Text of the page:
Kansas Department for Children and Families Secretary Phyllis Gilmore brushed off two Democrats’ calls for her resignation and defended her agency Wednesday following an audit critical of its oversight of the state’s foster care system.
Gilmore acknowledged that the audit was “negative,” but disputed some of it and said the agency already had started correcting most of the deficiencies cited.
Gilmore, a social worker and former legislator appointed by Republican Gov. Sam Brownback four years ago, said she won’t step down.
“I don’t intend to,” Gilmore said after Wednesday’s Legislative Post Audit hearing. “I serve at the pleasure of the governor.”
The report released Wednesday was published by the Legislature’s independent auditing team. It was intended to evaluate how safe foster care is for Kansas children, who have entered the system in record numbers in recent years.
The auditors found Gilmore’s agency and its contractors performed inadequate background checks of foster parents, missed monthly home checks or at least failed to document them, didn’t adequately investigate some abuse and neglect reports, and gave almost universal exemptions to living space requirements.
The audit came after several high-profile incidents of children harmed while in state custody.
That included the case of Jonathan Schumm, a Topeka city councilman who resigned after he and his wife were brought up on child abuse charges.
The Schumms had more than a dozen children living in their 2,200-square-foot home when a judge agreed with DCF’s recommendation that they be allowed to adopt a child that was being fostered by a lesbian couple in Wichita.
That raised questions about potential bias toward same-sex couples within DCF, but legislators instructed auditors not to investigate that.
Space requirements waived
The audit released Wednesday, however, found that DCF granted exemptions to sleeping space requirements for 98 percent of those requested.
An attorney for the department said most of those exemptions were granted to keep siblings together.
But Sen. Laura Kelly, a Democrat from Topeka, called the process “rubber-stamping” that clearly needs reform.
“An exception should be exactly that — an exception,” Kelly said. “Not a standard operating procedure.”
Gilmore said the department is tightening enforcement of that policy.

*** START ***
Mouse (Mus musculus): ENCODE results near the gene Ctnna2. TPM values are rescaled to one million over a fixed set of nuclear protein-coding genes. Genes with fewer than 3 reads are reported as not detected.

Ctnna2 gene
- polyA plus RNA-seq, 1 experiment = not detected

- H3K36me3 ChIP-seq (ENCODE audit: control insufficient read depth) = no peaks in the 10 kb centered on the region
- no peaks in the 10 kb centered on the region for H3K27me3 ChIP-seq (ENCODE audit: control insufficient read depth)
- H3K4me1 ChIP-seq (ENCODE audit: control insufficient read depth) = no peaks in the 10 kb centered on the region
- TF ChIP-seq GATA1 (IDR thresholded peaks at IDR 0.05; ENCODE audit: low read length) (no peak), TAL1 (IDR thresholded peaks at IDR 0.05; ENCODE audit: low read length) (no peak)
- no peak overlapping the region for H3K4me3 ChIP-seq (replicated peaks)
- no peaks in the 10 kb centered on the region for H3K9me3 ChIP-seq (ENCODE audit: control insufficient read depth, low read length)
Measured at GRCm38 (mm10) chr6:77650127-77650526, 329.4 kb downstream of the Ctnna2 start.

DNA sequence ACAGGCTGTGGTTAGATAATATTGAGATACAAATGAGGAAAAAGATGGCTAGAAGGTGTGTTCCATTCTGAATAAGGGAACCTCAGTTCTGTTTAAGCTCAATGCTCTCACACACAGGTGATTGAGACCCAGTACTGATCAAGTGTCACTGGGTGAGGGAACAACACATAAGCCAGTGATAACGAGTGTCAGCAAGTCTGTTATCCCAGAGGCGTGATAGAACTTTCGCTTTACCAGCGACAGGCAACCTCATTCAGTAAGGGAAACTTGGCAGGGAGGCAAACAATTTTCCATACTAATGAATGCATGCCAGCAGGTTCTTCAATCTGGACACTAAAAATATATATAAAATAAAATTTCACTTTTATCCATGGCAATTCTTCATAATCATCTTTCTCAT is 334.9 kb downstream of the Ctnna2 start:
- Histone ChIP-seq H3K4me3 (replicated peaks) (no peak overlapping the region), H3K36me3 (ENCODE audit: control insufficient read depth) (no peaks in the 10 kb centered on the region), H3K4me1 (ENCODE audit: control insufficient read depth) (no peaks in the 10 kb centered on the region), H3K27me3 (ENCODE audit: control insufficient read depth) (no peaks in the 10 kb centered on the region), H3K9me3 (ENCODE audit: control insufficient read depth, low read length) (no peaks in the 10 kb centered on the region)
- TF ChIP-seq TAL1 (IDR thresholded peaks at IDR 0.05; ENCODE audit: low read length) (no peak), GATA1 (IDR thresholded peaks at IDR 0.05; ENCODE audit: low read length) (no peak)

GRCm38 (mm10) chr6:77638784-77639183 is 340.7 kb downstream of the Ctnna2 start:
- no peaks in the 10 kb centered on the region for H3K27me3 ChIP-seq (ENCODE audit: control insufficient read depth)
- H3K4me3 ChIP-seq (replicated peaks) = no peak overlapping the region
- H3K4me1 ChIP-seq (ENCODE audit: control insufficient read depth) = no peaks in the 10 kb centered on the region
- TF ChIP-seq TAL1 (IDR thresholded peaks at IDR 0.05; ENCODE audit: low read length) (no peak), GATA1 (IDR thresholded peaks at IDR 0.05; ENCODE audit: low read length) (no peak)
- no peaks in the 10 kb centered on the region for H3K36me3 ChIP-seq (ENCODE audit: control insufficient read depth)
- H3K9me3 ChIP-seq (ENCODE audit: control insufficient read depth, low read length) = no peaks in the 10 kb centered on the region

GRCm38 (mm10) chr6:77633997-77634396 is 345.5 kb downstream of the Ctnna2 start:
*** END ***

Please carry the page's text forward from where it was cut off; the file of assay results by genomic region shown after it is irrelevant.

She repeatedly told the legislative committee that children are safe in Kansas foster homes. The auditors, she said, examined only 40 of the thousands of safety checks the department oversees each year and found the department’s response lacking in only five.
“That still is not acceptable,” Gilmore said. “But at the same time we realize we will never be perfect. There will always be human error.”
Gilmore urged legislators to look at federal assessments that rank Kansas’ foster care system among the top in the nation for child safety. Those, she said, are more comprehensive than the auditors’ work.
“We can be proud that Kansas is a leader in keeping children safe when they’re in our custody,” Gilmore said.
Rep. Ed Trimmer, a Democrat from Winfield, asked why he should put more stock in the federal assessments, given that the state chooses which cases the federal inspectors examine.
“Why is that a more comprehensive review?" Trimmer asked, adding that major problems had been uncovered in other states with high federal marks.
Background checks lacking
The audit also turned up deficiencies with background checks of prospective foster parents, including some that did not include fingerprints and some that only checked based on parents’ current names. The department failed to provide annual follow-up background checks in nearly all cases.
Gilmore said she is working with another state agency to implement a continuously updating background check system that would notify DCF of any disqualifying arrests after the initial check.
“It is potentially life-saving,” she said.
Gilmore said a survey of employees conducted by the auditors that found high turnover and low morale carry little weight because only 37 percent of those who received the survey responded. Satisfied employees would be less likely to respond, she said, thereby skewing the results.
“Those findings are going to be somewhat misleading because they are not statistically sound,” Gilmore said.
But she cautioned that negative media attention surrounding the audit could lower morale.
Republicans on the committee said the problems described track back several decades through multiple administrations.
Sen. Julia Lynn, a Republican from Olathe, called the audit “painful to listen to.” She reiterated concerns about the 1997 privatization of foster care that now has the state distributing $280 million a year to contractors.
“I’m not so sure that privatizing this really is the answer,” Lynn said.
An audit on the privatization is coming later this year, and DCF is renegotiating contracts.
Meanwhile, Rep. Jarrod Ousley, a Democrat from Merriam, said he and Rep. Jim Ward, a Democrat from Wichita, still want Gilmore to resign.
“Our kids are too valuable to have this sort of leadership,” Ousley said.
Andy Marso is a reporter for KHI News Service in Topeka, a partner in the Heartland Health Monitor team. You can reach him on Twitter @andymarso